Some reporting suggested the Ever Given
experienced a loss of power, but that was denied
by the ship’s technical manager. Sources also say
that there was an ongoing dust storm that morning
creating high winds and limited visibility. Many
have suggested that the Ever Given’s unscheduled
and unfortunate landing in the canal may have
been hastened by a hydraulic phenomenon unique
to vessels transiting through shallow water called
the Bank Effect. Luckily I have an acrylic flume
in my garage, and I can try to demonstrate how
this works. But first a little info on this ship.
Leased and operated by international
shipping company Evergreen,
the Ever Given is one of the eleven
Golden Class container ships,
all confusingly named “Ever” combined with a
seemingly arbitrary g-word. Weird names aside,
these ships are truly massive. In fact, the
Ever Given will never get a chance to go
through the Panama Canal because it’s too
long for the locks at 400 meters (or over
1,300 feet long). This is a cross-sectional view
of the Suez Canal and the Ever Given to scale. The
ship’s beam is 60 meters (or nearly 200 feet) with
a fully-loaded draft of 15 meters (or 48 feet).
You can see how small the margin for error
is with a ship this size in the canal.
If you remember your lessons on
buoyancy, you know that a ship
displaces its own weight in water. That means
for every pound of steel and cargo aboard,
a pound of water below the ship has to
get out of the way. For the Ever Given,
that is hundreds of thousands of tons of liquid
being pushed to either side of the ship as it
cuts through the water. On the open sea, that’s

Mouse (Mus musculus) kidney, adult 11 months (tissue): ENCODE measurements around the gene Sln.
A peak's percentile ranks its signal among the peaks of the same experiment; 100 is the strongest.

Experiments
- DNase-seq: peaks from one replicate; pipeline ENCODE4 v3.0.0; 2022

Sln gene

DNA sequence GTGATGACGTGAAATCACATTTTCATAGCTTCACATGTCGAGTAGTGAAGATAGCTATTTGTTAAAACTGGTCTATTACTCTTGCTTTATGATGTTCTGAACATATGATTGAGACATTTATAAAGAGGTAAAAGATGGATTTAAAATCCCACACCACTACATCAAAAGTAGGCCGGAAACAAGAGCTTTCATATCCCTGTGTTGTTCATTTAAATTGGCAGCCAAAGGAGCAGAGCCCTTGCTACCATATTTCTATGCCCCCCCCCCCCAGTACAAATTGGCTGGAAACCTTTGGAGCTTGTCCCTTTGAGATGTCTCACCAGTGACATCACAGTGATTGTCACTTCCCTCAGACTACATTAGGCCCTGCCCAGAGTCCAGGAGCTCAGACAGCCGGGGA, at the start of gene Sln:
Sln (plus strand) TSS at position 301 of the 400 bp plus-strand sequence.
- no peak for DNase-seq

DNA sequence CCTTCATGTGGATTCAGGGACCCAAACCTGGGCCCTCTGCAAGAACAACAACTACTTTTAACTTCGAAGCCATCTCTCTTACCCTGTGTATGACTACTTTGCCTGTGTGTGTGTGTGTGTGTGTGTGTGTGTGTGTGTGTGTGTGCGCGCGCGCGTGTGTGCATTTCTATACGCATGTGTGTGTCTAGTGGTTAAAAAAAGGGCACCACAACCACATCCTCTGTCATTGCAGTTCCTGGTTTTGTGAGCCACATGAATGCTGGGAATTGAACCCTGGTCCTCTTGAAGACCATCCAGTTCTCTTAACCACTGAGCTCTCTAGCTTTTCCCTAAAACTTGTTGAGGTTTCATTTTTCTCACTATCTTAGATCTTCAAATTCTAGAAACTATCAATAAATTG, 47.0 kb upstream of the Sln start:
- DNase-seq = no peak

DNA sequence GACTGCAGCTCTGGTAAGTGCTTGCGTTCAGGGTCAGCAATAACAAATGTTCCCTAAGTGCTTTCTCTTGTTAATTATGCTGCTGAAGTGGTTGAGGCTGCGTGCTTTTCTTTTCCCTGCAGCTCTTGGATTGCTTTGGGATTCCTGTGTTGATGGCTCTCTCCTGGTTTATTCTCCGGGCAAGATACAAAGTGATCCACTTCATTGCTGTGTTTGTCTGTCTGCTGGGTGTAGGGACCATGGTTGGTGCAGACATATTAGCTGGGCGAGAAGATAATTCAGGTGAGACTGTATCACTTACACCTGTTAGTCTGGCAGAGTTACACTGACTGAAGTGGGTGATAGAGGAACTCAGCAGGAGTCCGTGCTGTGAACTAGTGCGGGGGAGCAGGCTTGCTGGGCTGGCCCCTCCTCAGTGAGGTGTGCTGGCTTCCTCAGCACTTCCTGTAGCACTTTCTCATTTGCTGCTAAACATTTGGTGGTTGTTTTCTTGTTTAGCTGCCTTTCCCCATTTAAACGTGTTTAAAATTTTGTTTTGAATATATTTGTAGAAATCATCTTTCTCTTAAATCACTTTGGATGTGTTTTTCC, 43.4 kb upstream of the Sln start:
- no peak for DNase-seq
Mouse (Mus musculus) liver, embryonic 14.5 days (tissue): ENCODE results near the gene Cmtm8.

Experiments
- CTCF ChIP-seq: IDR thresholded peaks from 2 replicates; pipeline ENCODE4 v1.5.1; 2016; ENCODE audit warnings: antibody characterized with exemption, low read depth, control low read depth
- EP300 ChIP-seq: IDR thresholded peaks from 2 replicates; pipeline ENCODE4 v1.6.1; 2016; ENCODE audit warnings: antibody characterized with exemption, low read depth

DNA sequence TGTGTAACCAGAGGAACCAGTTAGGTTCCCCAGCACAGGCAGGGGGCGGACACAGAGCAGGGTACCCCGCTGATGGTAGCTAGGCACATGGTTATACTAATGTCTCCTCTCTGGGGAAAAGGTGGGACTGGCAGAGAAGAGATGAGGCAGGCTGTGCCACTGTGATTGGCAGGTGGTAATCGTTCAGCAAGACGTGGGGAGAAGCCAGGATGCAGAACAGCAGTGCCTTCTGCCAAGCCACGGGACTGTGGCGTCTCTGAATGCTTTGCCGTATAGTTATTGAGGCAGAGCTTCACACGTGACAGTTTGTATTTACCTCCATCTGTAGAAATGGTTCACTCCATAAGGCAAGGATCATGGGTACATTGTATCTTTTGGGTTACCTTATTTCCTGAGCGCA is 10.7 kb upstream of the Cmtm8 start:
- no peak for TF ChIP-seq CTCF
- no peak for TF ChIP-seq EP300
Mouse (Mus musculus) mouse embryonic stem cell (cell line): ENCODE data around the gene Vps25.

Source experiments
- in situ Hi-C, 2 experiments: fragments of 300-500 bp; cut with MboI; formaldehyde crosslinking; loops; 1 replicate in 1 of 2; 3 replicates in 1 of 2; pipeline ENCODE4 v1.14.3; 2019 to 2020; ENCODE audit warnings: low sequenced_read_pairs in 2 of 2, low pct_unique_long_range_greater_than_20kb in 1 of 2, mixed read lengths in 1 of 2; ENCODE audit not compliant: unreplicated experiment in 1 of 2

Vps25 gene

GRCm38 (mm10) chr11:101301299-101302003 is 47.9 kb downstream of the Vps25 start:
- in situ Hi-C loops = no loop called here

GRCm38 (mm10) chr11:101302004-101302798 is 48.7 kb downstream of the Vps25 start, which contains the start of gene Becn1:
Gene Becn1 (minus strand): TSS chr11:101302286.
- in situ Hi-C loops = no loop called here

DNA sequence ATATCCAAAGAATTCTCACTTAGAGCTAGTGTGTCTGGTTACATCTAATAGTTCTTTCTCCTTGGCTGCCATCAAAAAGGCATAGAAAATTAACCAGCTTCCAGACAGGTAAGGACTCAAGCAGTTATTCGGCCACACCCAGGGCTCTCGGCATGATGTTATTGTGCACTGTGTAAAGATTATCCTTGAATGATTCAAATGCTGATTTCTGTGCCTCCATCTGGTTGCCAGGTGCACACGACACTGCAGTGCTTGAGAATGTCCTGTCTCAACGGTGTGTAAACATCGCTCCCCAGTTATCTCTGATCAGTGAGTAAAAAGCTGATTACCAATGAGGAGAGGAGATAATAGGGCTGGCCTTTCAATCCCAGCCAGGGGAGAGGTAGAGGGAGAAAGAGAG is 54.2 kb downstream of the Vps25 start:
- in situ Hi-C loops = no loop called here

not a problem. The displacement forms a wake, but
the water otherwise doesn’t have trouble finding
a new place to go. In a shallow canal, though,
things are a little different.
Let me show you what I mean.
My flume isn’t long enough to simulate a boat
moving through a canal, but if you switch your
frame of reference to that of a ship, it can
simulate the movement of water passing by.
In a shallow canal, all the water displaced by
a ship has to essentially squish through the
small areas along the sides and bottom
of the vessel. The smaller the area,
the faster the water has to move to get out
of the way. I’m using some brick pavers as
my surrogate shipping vessel. Watch what
happens when I drop them in the flow.
The water builds up at the bow (or front) of the
ship. As the water accelerates through the narrow
gaps on either side, its level drops. Obviously,
this demo is exaggerated from a real situation,
but this is a well-known phenomenon that creates
some unusual effects on ships. That’s because,
in accordance with Bernoulli’s law, a fluid’s
pressure goes down when its speed goes up.
When traveling in a shallow area, the squished
and sped-up flow below the hull creates a suction
force pulling the ship further into the water, a
phenomenon known as “squatting”. One massive ship
even used the effect by speeding up as it went
below the Great Belt Bridge in Denmark to create
some extra margin above the deck. But, the exact
same effect can happen on the side of a ship as
well. If a vessel gets too close to the bank of
a shallow canal, the water it displaces on that
side essentially has nowhere to go. It has to pick
up speed as it squishes through the narrow gap,
lowering the pressure, and thus pulling the ship
toward the bank. It seems pretty straightforward
when you exaggerate it in a demo like this,
but in reality the Bank Effect is not that well
understood. Research is ongoing to better
characterize how depth, distance, speed,
propellor action, and other factors can affect
the way a ship moves in a restricted waterway.
We still have a lot to learn both in an
academic sense and in nautical practice,
a fact made very clear when this massive
vessel found the edge of the Suez Canal.
Images of the first responder to the accident, a
tiny excavator removing soil from the Ever Given’s